Pengxiang Li, PhD; Sean McElligott, MS; Henry Bergquist, BS; J. Sanford Schwartz, MD; Jalpa A. Doshi, PhD
Disclaimer: Drs. Li and Doshi had full access to all of the data in the study and take responsibility for the integrity of the data and the accuracy of the data analysis.
Grant Support: By investigator-initiated grants from the Penn–Pfizer Alliance and the American Heart Association.
Potential Conflicts of Interest: Disclosures can be viewed at www.acponline.org/authors/icmje/ConflictOfInterestForms.do?msNum=M11-2255.
Reproducible Research Statement:Statistical code: Available from Dr. Li (e-mail, firstname.lastname@example.org). Study protocol and data set: Not available.
Requests for Single Reprints: Jalpa A. Doshi, PhD, Division of General Internal Medicine, Perelman School of Medicine, University of Pennsylvania, Blockley Hall, Room 1222, Philadelphia, PA 19104-6021; e-mail, email@example.com.
Current Author Addresses: Dr. Li: Blockley Hall, Room 1215, Philadelphia, PA 19104-6021.
Mr. McElligott: Blockley Hall, Room 1208, Philadelphia, PA 19104-6021.
Mr. Bergquist: 3641 Locust Walk, Philadelphia, PA 19014-6218.
Dr. Schwartz: Blockley Hall #1101, 423 Guardian Drive, Philadelphia, PA 19104-6021.
Dr. Doshi: Blockley Hall, Room 1222, Philadelphia, PA 19104-6021.
Author Contributions: Conception and Design: P. Li, S. McElligott, J.S. Schwartz, J.A. Doshi.
Analysis and interpretation of the data: P. Li, S. McElligott, H. Bergquist, J.S. Schwartz, J.A. Doshi.
Drafting of the article: P. Li, S. McElligott, H. Bergquist, J.S. Schwartz, J.A. Doshi.
Critical revision of the article for important intellectual content: P. Li, S. McElligott, J.S. Schwartz, J.A. Doshi.
Final approval of the article: P. Li, S. McElligott, J.S. Schwartz, J.A. Doshi.
Provision of study materials or patients: J.A. Doshi.
Statistical expertise: P. Li, S. McElligott, J.S. Schwartz, J.A. Doshi.
Obtaining of funding: J.S. Schwartz, J.A. Doshi.
Administrative, technical, or logistic support: P. Li, S. McElligott, H. Bergquist, J.A. Doshi.
Collection and assembly of data: P. Li, S. McElligott, J.A. Doshi.
Li P, McElligott S, Bergquist H, Schwartz JS, Doshi JA. Effect of the Medicare Part D Coverage Gap on Medication Use Among Patients With Hypertension and Hyperlipidemia. Ann Intern Med. 2012;156:776-784. doi: 10.7326/0003-4819-156-11-201206050-00004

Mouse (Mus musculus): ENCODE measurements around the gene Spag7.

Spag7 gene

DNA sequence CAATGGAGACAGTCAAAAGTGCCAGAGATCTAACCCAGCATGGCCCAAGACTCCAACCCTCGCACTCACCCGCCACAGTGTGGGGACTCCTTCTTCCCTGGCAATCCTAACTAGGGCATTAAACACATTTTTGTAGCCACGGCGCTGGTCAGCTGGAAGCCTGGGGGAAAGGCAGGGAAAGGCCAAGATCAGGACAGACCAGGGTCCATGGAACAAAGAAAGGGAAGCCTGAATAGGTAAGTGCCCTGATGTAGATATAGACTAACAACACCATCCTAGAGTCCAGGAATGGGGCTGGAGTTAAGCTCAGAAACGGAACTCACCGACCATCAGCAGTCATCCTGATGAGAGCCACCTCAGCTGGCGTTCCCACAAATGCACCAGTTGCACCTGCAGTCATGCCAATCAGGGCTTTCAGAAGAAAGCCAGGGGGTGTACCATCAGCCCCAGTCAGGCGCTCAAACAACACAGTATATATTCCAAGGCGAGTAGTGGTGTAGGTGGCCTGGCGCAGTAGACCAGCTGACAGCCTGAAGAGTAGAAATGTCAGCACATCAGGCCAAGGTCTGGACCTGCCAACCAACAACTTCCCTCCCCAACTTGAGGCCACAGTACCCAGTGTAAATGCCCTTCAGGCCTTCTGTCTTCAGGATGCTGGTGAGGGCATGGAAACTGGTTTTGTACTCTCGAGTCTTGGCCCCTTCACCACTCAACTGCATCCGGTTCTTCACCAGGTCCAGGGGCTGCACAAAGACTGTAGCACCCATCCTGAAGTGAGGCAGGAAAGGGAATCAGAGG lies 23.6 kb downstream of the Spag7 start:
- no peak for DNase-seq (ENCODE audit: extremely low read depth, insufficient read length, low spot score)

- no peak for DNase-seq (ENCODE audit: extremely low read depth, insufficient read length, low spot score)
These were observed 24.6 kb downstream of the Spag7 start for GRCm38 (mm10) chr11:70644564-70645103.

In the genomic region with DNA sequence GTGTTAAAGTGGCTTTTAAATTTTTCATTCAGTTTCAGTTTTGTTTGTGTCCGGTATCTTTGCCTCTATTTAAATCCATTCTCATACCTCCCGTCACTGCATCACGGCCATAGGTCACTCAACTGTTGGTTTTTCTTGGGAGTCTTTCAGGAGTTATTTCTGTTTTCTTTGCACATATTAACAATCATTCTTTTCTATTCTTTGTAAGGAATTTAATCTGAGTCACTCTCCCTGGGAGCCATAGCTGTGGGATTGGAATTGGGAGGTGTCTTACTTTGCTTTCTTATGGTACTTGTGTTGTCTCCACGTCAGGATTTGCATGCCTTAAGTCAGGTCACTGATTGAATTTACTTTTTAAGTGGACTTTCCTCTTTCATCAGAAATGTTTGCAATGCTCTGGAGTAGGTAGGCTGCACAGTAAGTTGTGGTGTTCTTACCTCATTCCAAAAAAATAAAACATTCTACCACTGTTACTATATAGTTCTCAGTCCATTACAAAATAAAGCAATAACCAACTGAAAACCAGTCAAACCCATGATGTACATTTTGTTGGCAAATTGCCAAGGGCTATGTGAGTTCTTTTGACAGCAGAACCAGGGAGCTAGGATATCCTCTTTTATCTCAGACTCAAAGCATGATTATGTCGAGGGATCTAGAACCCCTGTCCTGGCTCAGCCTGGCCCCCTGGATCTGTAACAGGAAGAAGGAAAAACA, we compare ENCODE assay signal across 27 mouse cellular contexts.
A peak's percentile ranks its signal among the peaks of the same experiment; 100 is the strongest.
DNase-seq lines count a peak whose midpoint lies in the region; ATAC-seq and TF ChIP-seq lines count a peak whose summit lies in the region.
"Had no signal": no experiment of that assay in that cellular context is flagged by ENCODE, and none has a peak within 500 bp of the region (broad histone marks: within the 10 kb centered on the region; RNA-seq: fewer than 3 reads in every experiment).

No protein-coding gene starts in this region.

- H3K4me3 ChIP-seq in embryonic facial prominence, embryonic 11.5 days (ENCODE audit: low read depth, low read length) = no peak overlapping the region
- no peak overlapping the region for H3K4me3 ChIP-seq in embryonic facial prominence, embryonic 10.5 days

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Published: Ann Intern Med. 2012;156(11):776-784.
Prior studies of the Medicare Part D coverage gap are limited in generalizability and scope.
To determine the effect of the coverage gap on drugs used for asymptomatic (antihypertensive and lipid-lowering drugs) and symptomatic (pain relievers, acid suppressants, and antidepressants) conditions in elderly patients with hypertension and hyperlipidemia.
Quasi-experimental study using pre–post design and contemporaneous control group.
Medicare claims files from 2005 and 2006 for 5% random sample of Medicare beneficiaries.
Part D plan enrollees with hypertension or hyperlipidemia aged 65 years or older who had no coverage, generic-only coverage, or both brand-name and generic coverage during the gap in 2006. Patients who were fully eligible for the low-income subsidy served as the control group.
Monthly 30-day supply prescriptions available, medication adherence, and continuous medication gaps of 30 days or more for antihypertensive or lipid-lowering drugs; monthly 30-day supply prescriptions available for pain relievers, acid suppressants, or antidepressants before and after coverage gap entry.
Patients with no gap coverage had a decrease in monthly antihypertensive and lipid-lowering drug prescriptions during the coverage gap. Nonadherence also increased in this group (antihypertensives: odds ratio [OR], 1.60 [95% CI, 1.50 to 1.71]; lipid-lowering drugs: OR, 1.59 [CI, 1.50 to 1.68]). The proportion of patients with no gap coverage who had continuous medication gaps in lipid-lowering medication use and antihypertensive use increased by an absolute 7.3% (OR, 1.38 [CI, 1.29 to 1.46]) and 3.2% (OR, 1.35 [CI, 1.25 to 1.45]), respectively, because of the coverage gap. Decreases in use were smaller for pain relievers and antidepressants and larger for acid suppressants in patients with no gap coverage. Patients with generic-only coverage had decreased use of cardiovascular medications but no change in use of drugs for symptomatic conditions. No measures changed in the brand-name and generic coverage groups. Results of sensitivity analyses were consistent with the main findings.
Because this study was nonrandomized, unobserved differences may still exist between study groups.
The Part D coverage gap was associated with decreased use of medications for hypertension and hyperlipidemia in patients with no gap coverage and generic-only gap coverage. The proposed phasing out of the gap by 2020 will benefit such patients; however, use of low-value medications may also increase.
Penn–Pfizer Alliance and American Heart Association.
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Cardiology, Nephrology, Dyslipidemia, Hypertension, Healthcare Delivery and Policy.
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